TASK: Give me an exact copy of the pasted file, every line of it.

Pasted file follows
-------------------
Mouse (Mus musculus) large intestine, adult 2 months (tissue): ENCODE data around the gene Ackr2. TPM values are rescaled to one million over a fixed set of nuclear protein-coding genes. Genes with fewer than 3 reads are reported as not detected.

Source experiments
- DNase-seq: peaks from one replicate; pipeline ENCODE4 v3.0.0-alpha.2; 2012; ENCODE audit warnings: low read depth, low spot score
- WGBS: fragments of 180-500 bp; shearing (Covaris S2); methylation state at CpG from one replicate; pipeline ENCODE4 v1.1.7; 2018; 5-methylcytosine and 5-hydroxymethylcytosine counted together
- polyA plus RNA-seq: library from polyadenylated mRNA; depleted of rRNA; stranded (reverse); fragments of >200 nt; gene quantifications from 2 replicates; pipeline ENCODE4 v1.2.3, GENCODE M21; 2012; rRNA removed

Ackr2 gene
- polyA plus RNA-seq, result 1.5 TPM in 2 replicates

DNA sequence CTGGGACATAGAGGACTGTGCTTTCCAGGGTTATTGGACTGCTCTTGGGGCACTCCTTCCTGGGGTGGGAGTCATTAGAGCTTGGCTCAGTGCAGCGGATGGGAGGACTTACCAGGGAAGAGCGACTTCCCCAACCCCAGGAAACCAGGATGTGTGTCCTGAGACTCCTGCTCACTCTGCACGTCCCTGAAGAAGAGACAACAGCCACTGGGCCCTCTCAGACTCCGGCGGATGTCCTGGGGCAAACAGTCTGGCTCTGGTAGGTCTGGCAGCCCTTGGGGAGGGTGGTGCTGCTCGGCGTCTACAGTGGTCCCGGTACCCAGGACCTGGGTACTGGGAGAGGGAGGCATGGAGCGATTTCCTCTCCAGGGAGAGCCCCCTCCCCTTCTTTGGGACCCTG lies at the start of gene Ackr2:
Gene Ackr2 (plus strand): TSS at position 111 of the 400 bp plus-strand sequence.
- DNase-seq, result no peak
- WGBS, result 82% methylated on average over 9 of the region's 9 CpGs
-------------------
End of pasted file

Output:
Mouse (Mus musculus) large intestine, adult 2 months (tissue): ENCODE data around the gene Ackr2. TPM values are rescaled to one million over a fixed set of nuclear protein-coding genes. Genes with fewer than 3 reads are reported as not detected.

Source experiments
- DNase-seq: peaks from one replicate; pipeline ENCODE4 v3.0.0-alpha.2; 2012; ENCODE audit warnings: low read depth, low spot score
- WGBS: fragments of 180-500 bp; shearing (Covaris S2); methylation state at CpG from one replicate; pipeline ENCODE4 v1.1.7; 2018; 5-methylcytosine and 5-hydroxymethylcytosine counted together
- polyA plus RNA-seq: library from polyadenylated mRNA; depleted of rRNA; stranded (reverse); fragments of >200 nt; gene quantifications from 2 replicates; pipeline ENCODE4 v1.2.3, GENCODE M21; 2012; rRNA removed

Ackr2 gene
- polyA plus RNA-seq, result 1.5 TPM in 2 replicates

DNA sequence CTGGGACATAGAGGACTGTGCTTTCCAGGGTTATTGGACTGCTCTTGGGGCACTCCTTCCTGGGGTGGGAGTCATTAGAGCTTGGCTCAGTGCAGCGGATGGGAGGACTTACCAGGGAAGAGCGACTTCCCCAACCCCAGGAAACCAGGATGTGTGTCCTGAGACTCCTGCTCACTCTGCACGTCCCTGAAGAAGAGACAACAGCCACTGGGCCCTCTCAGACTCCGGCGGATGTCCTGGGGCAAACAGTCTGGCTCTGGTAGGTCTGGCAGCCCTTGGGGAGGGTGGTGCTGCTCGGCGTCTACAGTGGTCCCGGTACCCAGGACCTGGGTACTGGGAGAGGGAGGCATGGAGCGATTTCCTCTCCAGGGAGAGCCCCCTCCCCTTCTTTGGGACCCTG lies at the start of gene Ackr2:
Gene Ackr2 (plus strand): TSS at position 111 of the 400 bp plus-strand sequence.
- DNase-seq, result no peak
- WGBS, result 82% methylated on average over 9 of the region's 9 CpGs